TOPEKA — The U.S. Centers for Disease Control and Prevention reported Tuesday inoculation of Kansans with COVID-19 vaccines continued to trail the rate in four surrounding states, while Republican politicians denounced plans by Democratic Gov. Laura Kelly to place prison inmates ahead of the general public on the priority list for the shot.
Kelly said statistics reported by CDC on Kansas’ vaccination rate were misleading because gaps in comparison with Missouri, Nebraska, Colorado and Oklahoma had been distorted by delays in documenting inoculations in Kansas. CDC data shows 20,110 people in Kansas received at least one shot for a rate of 690 per 100,000 residents. That ranked Kansas last nationally, according to CDC. Mississippi had the second-worst inoculation rate of 733 for 100,000 residents.
Nebraska has distributed the vaccine to 35,644 people, according to CDC, for a rate of 1,853 per 100,000. Here are total vaccinations and per-capita rates for the three other states: Colorado, 112,500 shots, 1,954 per 100,000; Missouri, 91,800 shots, 1,496 per 100,000; and Oklahoma, 60,000 shots, 1,517 per 100,000.
“We’ve got people who right now are focused on getting vaccinations in people’s arms,” said Kelly, a Topeka Democrat. “Their sidelight is trying to get that data into the system. I think what we’ve done is just not pull them away from people to train them. We’re working on the reporting and getting the data into systems so that those numbers will change.”
When asked to explain the vaccination-reporting shortfall in Kansas, Kelly said the state needed to prioritize prompt distribution of its allocation of 130,000 doses of vaccine while also upgrading contributions to the CDC and other public reporting on vaccination rates. The governor’s office said coronavirus vaccine had been transferred to all 105 counties, and the governor said Kansas had among the most efficient systems for moving vaccine from central storage hubs to health facilities in each county.
However, the Osage County Health Department posted to social media that the agency “does not have any vaccine and KDHE has not given us a timeframe as to when we will receive it. The health department has not been notified of any sites in the county that have vaccine.” In response, the Kansas Department of Health and Environment said Osage County did receive vaccine, but not through the county health department.
Osage County has received vaccine, just not through the health department. The health department will receive their vaccines today.
The CDC says 4.5 million doses of vaccine have been administered nationwide from among 15.4 million doses delivered to states and territories.
Ashley Jones-Wisner, spokeswoman for KDHE, said not all health providers were fully trained on computer systems used to report inoculations for COVID-19. The state-by-state vaccination numbers shared by CDC “are not current” in terms of Kansas, she said.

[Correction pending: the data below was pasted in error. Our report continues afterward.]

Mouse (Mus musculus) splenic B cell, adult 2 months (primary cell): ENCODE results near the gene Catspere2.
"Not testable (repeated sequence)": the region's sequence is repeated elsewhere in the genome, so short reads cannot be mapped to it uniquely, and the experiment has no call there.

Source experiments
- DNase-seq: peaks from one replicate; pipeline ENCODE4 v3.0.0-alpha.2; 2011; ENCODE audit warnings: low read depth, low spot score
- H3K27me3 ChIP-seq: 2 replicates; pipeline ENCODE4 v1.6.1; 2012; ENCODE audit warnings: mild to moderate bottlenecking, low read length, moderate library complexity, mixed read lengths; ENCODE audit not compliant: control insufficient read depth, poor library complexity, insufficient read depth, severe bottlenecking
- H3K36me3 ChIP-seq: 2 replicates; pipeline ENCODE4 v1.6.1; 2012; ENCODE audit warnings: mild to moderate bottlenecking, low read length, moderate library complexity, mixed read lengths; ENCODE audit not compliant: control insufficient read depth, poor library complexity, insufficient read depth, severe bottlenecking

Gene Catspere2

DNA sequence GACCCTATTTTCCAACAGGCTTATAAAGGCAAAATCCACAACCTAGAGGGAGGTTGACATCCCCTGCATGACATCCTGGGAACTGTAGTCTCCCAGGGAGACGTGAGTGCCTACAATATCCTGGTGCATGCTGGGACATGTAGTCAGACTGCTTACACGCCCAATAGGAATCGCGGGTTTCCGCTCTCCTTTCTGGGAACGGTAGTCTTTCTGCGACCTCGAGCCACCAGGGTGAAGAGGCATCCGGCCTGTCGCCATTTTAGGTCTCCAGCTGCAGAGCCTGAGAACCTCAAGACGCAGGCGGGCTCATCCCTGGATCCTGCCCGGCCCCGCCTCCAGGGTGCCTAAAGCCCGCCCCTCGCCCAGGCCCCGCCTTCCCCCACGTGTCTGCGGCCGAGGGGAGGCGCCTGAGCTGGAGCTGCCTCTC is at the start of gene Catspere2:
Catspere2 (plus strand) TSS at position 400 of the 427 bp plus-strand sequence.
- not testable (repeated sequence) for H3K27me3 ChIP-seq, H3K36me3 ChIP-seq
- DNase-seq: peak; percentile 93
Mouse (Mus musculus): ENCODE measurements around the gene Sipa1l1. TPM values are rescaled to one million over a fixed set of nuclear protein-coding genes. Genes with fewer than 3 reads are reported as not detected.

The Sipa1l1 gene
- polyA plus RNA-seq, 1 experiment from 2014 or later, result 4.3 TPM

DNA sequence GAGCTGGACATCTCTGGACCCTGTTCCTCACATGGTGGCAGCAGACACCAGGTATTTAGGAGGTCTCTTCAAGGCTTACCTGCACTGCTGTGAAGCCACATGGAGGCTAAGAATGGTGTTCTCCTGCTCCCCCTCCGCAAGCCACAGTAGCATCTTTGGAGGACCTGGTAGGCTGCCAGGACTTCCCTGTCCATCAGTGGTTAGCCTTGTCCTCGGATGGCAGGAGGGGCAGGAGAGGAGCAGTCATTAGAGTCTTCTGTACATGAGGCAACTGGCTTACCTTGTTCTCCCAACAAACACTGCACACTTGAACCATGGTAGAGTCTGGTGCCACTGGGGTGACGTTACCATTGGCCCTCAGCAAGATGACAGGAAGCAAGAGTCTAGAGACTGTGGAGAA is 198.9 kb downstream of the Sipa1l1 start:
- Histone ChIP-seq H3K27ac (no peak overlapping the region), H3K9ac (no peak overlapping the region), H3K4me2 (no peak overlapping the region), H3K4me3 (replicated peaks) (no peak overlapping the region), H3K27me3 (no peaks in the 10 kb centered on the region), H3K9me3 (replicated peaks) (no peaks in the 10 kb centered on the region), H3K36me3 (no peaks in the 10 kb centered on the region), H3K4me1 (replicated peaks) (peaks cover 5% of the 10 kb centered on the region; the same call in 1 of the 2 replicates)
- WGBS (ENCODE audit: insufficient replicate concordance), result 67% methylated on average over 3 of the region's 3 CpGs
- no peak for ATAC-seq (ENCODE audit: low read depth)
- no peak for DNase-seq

“We hope that as this process moves forward, and everyone becomes trained, we will be able to share accurate numbers more readily,” Jones-Wisner said.
Former Gov. Jeff Colyer, a surgeon and Republican who served as governor for one year prior to Kelly’s election, said he was disappointed CDC reports affirmed Kansas was the worst in the nation at COVID-19 vaccinations.
“It’s disheartening to see Kansas ranked at the bottom in immunizations,” Colyer said. “Last April, Kansas was ranked last in testing. Kansas should be a national leader — not last place.”
In October, the Kelly administration initiated a statewide coordinated testing strategy with a goal of conducting 1 million tests for COVID-19 by the end of December. On Tuesday, KDHE said the state conducted 1,001,000 coronavirus tests during 2020.
“Ramping up testing capabilities in Kansas has been critical to identify COVID-19 in our state and stop the spread,” said Lee Norman, secretary at KDHE. “Reaching this milestone in Kansas shows great success, but we must remain vigilant and continue following proven public health measures as we move into 2021. Free testing is available through the end of January, and I urge you to utilize testing locations in your area this month.”
Kansas Attorney General Derek Schmidt, a Republican who has been mentioned along with Colyer as a possible candidate for governor in 2022, didn’t object to the Kelly administration’s intent to offer the vaccine initially to front-line pandemic workers, including prison employees, as well as nursing home residents and employees.
The attorney general, however, said a distinct line should be drawn when it came to prison inmates.
“Kansas should save lives by putting older folks, wherever they live, ahead of younger inmates,” Schmidt said. “I think Kansas seniors, many of whom have been largely trapped in their homes since March, should have priority over prisoners. But, sadly, not everybody agrees.”
Schmidt said 85% of the COVID-19 fatalities in Kansas were among people age 65 and older. The Kansas Department of Corrections reports 13 inmates have died after testing positive for the coronavirus, which computes to a rate of less than 1% of the inmate population.
The state’s prison system houses about 8,600 inmates and these facilities have reported more than 5,200 cases among incarcerated men and women. There have been nearly 1,000 infections for COVID-19 among prison staff. Four corrections employees have died.
On Monday, the state corrections department said the first inmate at El Dorado Correctional Facility had died after testing positive for COVID-19. The man’s name wasn’t released, but the 65-year-old tested positive Dec. 28 and was hospitalized Saturday. He had been incarcerated since 2010 on a 294-month sentence for attempted first-degree murder.